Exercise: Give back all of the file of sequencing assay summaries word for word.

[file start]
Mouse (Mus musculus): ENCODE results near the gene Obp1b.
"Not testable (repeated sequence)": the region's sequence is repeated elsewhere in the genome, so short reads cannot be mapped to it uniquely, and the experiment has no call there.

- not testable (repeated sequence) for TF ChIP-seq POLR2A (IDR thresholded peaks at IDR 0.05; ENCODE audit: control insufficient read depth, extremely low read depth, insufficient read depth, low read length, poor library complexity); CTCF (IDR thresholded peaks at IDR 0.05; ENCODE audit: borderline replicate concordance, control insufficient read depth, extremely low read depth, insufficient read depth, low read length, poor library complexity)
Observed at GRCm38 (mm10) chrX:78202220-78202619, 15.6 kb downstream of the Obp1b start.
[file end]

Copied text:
Mouse (Mus musculus): ENCODE results near the gene Obp1b.
"Not testable (repeated sequence)": the region's sequence is repeated elsewhere in the genome, so short reads cannot be mapped to it uniquely, and the experiment has no call there.

- not testable (repeated sequence) for TF ChIP-seq POLR2A (IDR thresholded peaks at IDR 0.05; ENCODE audit: control insufficient read depth, extremely low read depth, insufficient read depth, low read length, poor library complexity); CTCF (IDR thresholded peaks at IDR 0.05; ENCODE audit: borderline replicate concordance, control insufficient read depth, extremely low read depth, insufficient read depth, low read length, poor library complexity)
Observed at GRCm38 (mm10) chrX:78202220-78202619, 15.6 kb downstream of the Obp1b start.